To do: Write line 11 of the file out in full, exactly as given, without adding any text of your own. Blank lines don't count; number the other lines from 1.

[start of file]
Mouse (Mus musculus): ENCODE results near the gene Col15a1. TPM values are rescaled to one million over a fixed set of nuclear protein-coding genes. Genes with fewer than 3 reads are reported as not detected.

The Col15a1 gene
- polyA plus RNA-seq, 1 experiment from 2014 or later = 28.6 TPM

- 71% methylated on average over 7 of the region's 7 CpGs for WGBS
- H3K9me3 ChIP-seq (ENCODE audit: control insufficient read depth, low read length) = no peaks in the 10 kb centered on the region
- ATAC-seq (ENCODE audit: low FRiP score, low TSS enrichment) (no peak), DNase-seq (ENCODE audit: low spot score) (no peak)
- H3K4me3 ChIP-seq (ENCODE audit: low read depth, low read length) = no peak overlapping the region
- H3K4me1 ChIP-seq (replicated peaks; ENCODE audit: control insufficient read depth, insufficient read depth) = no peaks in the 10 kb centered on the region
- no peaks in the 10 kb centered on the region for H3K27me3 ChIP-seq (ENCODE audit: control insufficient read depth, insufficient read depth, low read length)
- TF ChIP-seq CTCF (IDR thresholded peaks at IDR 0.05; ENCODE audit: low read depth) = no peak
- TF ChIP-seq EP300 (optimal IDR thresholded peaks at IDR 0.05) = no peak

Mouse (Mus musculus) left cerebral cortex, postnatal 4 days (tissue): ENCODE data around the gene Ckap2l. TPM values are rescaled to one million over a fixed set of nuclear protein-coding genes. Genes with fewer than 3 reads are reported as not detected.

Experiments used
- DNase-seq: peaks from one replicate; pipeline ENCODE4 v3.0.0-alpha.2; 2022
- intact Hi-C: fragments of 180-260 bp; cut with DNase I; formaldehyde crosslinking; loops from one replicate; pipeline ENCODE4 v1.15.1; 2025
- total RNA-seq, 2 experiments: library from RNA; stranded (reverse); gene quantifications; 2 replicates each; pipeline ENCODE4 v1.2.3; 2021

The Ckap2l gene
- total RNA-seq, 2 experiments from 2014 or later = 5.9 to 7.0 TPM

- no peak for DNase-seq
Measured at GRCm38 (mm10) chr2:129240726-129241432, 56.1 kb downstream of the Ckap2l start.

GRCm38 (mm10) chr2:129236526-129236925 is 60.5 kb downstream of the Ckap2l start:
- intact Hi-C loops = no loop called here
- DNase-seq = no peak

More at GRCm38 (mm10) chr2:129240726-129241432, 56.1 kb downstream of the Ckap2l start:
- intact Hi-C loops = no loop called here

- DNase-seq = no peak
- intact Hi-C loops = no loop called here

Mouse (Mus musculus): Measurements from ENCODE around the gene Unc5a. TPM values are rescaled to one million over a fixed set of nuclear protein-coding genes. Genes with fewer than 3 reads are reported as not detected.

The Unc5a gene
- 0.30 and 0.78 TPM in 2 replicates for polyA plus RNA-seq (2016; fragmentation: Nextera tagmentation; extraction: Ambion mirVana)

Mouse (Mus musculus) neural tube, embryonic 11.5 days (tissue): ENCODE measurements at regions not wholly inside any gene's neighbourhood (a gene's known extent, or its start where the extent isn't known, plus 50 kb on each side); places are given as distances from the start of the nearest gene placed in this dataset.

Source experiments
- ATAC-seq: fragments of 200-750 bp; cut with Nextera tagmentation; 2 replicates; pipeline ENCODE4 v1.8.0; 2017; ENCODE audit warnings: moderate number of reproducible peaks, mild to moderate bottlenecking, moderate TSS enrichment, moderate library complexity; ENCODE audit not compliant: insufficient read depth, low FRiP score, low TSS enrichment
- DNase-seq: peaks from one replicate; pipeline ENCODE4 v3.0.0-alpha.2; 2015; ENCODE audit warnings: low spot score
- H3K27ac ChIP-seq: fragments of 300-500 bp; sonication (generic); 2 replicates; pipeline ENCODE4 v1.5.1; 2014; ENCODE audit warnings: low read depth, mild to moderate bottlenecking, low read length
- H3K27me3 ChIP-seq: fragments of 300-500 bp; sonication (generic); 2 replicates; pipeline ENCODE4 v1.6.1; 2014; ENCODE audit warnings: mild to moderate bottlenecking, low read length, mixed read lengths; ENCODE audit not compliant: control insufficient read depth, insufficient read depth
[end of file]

- TF ChIP-seq EP300 (optimal IDR thresholded peaks at IDR 0.05) = no peak